Venus and Adonis doesn’t need dramatising. It is a poem so varied in tone and pitch, so full of the unexpected, the felicitous, the witty, that to read it is to have one’s own imagination fired. No, doesn’t need it, but then neither does Hamlet. Or Lear. Reason not the need.
Christopher Hunter’s exceptional rendering has been an utter pleasure. I’ve seen it three times, in very different settings, and each engagement with the poem has been different. Initially, not knowing the text well, it was a matter of keeping up. The verse, albeit early Shakespeare and fairly straightforward, is also, well, Shakespearean, with all the syntactical complexities that involves. And of course it is full of astonishments – the very first line is perplexing: “Even as the sun with purple-colour'd face”. It doesn’t help to know that purple was an exclusively royal colour (Elizabeth banned it from court for anyone other than family members) or that the sun was symbolic of the monarch; it remains odd. In the fifth verse we have “desire doth lend her force / Courageously to pluck him from his horse”. Think about that for a moment – except you don’t have a moment. The poem is galloping ahead: “He saith she is immodest, blames her 'miss / What follows more she murders with a kiss.” Words murdered with lips? Wow. And so it goes, and even now, there are lines I’ve read and heard but not fully taken in or been stopped by. Tonight it was “bid Suspicion double-lock the door, / Lest Jealousy, that sour unwelcome guest, / Should, by his stealing in, disturb the feast”. Suddenly I saw this sly figure at the gate, bolting once, bolting twice, and the Green-Eyed monster snarling outside.
Chris’s performance has developed bit by bit. I first saw it in the sitting room of my pal Stephen Graham (co-producer). There were about twenty of us. It was intimate, astonishing. I had gone out of piety and loyalty. I left full of a Shakespeare play I didn’t know, eager to read it. There were several of these ‘salon’ performances before Chris took the show to Edinburgh. There, a fuller theatricality had been developed, the set and style decided upon: a man in a suit and tie sitting on a bench writing. The tones of voice (Narrator, Venus, Adonis) were more fixed. A little sound had been added. For the Rose Playhouse, that unexpected space around the corner from the Globe, where the remains of the original Bankside theatre are to be found, Chris has, as it were, bloomed into the full performance, with a performance surrounded on three sides. With a soundscape. He has never been anything other than word perfect (to this ear at any rate), but now he is so wholly the three parts that the audience is inside the poem itself, right from the start. He, an almost gaunt man, manages to give Venus a blowsy, Rubensical shape and allure; he gives Adonis that boyishness (Adonis has “a hairless face”) that adolescence messes with, that seems to make him not quite sure of his manliness. Shakespeare of course gives him almost prosaic lines until his great and touching comparison of love and lust towards the end.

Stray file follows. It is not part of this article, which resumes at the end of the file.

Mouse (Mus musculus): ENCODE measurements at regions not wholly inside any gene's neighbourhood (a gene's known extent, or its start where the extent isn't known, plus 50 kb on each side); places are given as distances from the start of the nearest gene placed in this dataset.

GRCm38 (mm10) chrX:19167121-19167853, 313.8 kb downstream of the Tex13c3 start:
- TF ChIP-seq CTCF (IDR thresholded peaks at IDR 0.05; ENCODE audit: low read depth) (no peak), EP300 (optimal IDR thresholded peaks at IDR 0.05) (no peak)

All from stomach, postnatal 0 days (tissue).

Chris has always maintained that there is a darkness in this poem, that there is an element of sexual abuse, and of course there is: Venus, although a goddess, is recognisably human, for she is full of hot desire. And she is sexually experienced. She has seduced the god of war himself, led him by a red-rose chain. And on the first two sittings, I was perhaps more taken with this aspect than I was last night, when I heard and saw the poem as being about the need for beauty; that beauty gives order, or that beauty dies without order. “For he being dead, with him is beauty slain, / And, beauty dead, black chaos comes again.” This is the Shakespeare who is familiar from all those comedies that end resolved in marriage, and the tragic partnerships that end amid chaos and bloodshed.
The show finishes at the Rose on Sunday. It ought to go on its travels. Should a German or Kenyan or Japanese or American Shakespeare-lover read this, please consider inviting Chris Hunter to perform for you. Help disappoint Venus in her terrible prophesy; “Sorrow on love hereafter shall attend”. Instead echo Adonis: “Love is all truth”.